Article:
Many of you, I am sure, will be aware that today is Remembrance Day. A day to commemorate the lives of men and women who’ve lost their lives defending our freedom. These men and women, whether willingly or from a sense of duty, or forcibly conscripted, found themselves on the battlefield engaging with the enemy.
Remembrance Day is a time not only to remember the fallen dead but also celebrate our war veterans and heroes and consider the members of our armed forces, who are currently away from their home and their loved ones, fighting for the cause of justice.
We salute these courageous men and women (both dead and alive, young and old).
But let us not stop there.
Let us turn our attention to a group of unsung heroes.
Allow me to highlight the contribution of certain Christian women (mothers and grandmothers), who throughout the history of the Church assumed positions on the spiritual frontline, to pray for their loved ones.
These mighty prayer warriors, these sanctified soldiers, voluntarily enrolled within the ‘Intercessors’ Infantry’ and fought for the spiritual lives and freedom of their families. Many of these warriors have long since passed from this earth into God’s presence. However, their legacy of fervent, effective prayer and intercession should never be taken for granted and certainly never forgotten.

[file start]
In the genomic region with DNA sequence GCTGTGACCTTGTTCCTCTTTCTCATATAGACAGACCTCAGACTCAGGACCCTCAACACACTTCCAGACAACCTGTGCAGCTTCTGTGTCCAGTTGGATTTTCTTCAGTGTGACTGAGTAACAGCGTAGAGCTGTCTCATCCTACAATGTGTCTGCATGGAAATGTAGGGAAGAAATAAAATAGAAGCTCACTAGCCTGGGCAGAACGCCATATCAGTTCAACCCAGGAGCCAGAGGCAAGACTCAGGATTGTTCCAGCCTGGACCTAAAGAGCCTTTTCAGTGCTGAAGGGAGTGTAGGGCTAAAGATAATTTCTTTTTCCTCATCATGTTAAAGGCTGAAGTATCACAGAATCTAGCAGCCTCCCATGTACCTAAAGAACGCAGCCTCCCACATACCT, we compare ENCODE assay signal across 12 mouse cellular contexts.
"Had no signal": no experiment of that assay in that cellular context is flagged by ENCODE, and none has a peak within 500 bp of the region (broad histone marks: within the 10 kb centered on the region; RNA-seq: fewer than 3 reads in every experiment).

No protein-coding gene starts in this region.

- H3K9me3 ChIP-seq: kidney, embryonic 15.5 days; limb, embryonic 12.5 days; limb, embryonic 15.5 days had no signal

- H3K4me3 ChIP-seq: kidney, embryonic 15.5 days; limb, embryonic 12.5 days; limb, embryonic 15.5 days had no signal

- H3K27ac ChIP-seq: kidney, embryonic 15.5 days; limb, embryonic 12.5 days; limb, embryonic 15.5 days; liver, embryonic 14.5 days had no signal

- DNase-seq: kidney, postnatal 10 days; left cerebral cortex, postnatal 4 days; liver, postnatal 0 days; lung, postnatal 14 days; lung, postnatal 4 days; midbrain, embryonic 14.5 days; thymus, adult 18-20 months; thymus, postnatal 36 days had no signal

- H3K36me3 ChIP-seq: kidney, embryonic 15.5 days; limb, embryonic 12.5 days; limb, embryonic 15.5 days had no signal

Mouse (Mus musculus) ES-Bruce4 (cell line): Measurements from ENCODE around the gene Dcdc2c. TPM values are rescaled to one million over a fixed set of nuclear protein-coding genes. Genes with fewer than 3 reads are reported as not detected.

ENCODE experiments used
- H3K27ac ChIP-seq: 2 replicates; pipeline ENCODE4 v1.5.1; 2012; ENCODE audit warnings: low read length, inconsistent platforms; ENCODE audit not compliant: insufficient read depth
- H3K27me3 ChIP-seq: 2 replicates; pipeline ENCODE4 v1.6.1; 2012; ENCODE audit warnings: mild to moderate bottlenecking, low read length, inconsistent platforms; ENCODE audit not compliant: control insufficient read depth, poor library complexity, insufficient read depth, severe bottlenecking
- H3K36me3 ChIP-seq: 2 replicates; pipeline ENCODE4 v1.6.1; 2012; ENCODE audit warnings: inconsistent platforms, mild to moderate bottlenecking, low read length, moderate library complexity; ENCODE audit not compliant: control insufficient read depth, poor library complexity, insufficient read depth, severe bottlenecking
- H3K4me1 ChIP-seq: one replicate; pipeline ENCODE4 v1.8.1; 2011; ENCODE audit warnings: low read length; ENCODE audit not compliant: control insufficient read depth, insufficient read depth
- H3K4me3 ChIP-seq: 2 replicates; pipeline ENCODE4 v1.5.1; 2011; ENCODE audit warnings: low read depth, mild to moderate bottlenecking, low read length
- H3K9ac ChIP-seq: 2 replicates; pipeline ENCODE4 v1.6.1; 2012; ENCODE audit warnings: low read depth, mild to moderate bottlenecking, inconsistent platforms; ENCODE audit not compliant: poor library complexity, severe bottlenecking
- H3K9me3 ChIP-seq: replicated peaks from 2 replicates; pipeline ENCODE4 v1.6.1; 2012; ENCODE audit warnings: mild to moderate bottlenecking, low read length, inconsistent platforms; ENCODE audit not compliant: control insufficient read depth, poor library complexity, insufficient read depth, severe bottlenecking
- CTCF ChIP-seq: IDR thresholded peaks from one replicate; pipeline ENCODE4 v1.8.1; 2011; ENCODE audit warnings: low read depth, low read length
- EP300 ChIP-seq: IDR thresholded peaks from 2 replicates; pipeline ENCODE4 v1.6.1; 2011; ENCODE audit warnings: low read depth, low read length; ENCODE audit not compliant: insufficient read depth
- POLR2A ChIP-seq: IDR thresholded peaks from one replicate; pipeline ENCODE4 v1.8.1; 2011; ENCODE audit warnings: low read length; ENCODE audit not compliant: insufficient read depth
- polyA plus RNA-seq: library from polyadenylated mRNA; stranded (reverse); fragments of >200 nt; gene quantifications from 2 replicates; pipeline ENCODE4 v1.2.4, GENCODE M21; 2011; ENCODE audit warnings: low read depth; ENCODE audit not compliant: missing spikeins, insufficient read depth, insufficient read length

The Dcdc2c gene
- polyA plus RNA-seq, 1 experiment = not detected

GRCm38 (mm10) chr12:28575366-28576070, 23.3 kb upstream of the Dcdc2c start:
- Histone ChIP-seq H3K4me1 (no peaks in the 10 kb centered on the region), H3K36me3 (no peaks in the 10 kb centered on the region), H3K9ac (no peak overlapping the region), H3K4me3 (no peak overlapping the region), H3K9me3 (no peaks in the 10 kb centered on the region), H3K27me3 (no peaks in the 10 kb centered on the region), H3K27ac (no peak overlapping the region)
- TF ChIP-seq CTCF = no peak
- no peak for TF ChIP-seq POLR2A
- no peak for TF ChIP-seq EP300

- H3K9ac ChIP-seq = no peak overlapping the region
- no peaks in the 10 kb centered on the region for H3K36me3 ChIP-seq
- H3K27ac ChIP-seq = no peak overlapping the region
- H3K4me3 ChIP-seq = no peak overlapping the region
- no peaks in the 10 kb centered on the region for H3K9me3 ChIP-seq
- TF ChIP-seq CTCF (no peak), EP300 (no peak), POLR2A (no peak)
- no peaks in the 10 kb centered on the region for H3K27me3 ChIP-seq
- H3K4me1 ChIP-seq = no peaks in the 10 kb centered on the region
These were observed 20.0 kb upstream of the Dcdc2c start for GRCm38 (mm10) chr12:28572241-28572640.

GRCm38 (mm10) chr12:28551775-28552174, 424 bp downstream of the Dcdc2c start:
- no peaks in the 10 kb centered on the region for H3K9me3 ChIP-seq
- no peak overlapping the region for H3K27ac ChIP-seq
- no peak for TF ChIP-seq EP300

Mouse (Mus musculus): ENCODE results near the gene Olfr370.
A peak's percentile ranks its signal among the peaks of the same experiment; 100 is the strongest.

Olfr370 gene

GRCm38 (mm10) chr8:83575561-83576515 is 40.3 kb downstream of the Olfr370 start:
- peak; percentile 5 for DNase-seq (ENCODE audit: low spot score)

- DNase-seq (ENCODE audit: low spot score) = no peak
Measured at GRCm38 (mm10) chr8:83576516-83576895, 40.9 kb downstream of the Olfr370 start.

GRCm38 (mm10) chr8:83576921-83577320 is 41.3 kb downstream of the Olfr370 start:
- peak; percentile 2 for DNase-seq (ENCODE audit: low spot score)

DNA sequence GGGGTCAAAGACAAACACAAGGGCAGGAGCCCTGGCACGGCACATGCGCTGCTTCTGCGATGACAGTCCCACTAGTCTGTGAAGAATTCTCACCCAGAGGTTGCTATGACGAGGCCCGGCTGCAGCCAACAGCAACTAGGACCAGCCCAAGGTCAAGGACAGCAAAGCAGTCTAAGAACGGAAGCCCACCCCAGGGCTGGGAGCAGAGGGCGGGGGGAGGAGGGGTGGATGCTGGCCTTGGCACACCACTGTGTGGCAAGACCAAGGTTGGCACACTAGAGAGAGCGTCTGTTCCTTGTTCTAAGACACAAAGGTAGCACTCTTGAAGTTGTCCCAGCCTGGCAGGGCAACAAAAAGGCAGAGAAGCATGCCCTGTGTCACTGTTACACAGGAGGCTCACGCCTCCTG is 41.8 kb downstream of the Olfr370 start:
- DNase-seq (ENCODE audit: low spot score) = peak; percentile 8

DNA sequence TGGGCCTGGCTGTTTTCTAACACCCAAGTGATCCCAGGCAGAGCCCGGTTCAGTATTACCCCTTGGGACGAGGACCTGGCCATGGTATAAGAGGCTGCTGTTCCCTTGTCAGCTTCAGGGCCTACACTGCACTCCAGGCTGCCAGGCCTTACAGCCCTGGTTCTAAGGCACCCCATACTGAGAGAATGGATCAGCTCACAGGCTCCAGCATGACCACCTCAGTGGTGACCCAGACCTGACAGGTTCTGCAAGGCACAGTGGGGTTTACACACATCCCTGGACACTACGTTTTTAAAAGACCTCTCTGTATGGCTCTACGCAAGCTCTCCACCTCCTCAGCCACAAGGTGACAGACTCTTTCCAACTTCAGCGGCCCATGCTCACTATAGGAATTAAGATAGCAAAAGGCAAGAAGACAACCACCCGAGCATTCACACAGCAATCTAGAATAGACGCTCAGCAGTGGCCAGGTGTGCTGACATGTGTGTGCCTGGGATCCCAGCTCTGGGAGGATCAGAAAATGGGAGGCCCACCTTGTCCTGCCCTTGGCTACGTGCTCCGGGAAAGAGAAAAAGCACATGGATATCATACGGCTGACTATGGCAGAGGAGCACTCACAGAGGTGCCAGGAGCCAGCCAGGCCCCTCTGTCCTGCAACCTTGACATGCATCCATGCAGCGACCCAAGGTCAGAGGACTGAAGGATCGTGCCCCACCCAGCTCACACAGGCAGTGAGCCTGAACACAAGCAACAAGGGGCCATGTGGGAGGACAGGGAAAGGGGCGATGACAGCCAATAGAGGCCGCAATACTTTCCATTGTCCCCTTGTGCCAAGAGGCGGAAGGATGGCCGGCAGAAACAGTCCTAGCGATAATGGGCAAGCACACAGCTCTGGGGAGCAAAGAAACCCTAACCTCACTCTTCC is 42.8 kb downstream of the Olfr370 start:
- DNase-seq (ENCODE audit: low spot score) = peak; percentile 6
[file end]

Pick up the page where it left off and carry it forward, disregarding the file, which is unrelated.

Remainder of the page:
I refer to women such as Hannah, the mother of Samuel. Her fervent prayer for a son, whom she then dedicated to the Lord, for life, meant that this young boy who ministered to the Lord under Eli’s supervision, was described as one who “…grew in stature, and in favour both with the Lord and men” (1 Samuel 2:26). Coincidentally, we read a similar statement in Luke 2:52, made about none other than God’s only begotten son, Jesus!
I believe that because of Hannah’s prayers, this young servant of the Lord (mentored in an environment where other priests—Eli’s own sons—were corrupt, disobedient and disrespectful to God’s commands), was able to enjoy a close relationship with the Lord, in a context where the word and revelation of God, had become rare. Samuel continued to grow and flourish in the service of God and became an influential figure in the history of the Children of Israel.
Next, let us consider Saint Monica, the mother of Saint Augustine of Hippo. In his autobiography, Confessions, Saint Augustine recalls how his mother wept and wept for him, distressed over his wayward and unrepentant heart. In fact, Augustine reveals, that his mother wept more tears for him over the prospect of his spiritual death, than other mothers had wept over the physical demise of their children. I wonder, would we have been able to benefit from the writings of this early theologian and philosopher, had Monica not persisted in prayer for her son?
Again, we cannot forget Susanna Wesley, mother to John and Charles Wesley, two of our church history’s most notable evangelists. The difficulties and busyness of Susanna’s life, meant that her only means of escape to the prayer closet was to throw her apron over her head, warning her large brood of children that whenever they observed her in this state, she was praying and therefore not to be disturbed. Given this wonderful example from a woman who bore 19 children, dare we say of ourselves, that we do not have enough time to pray?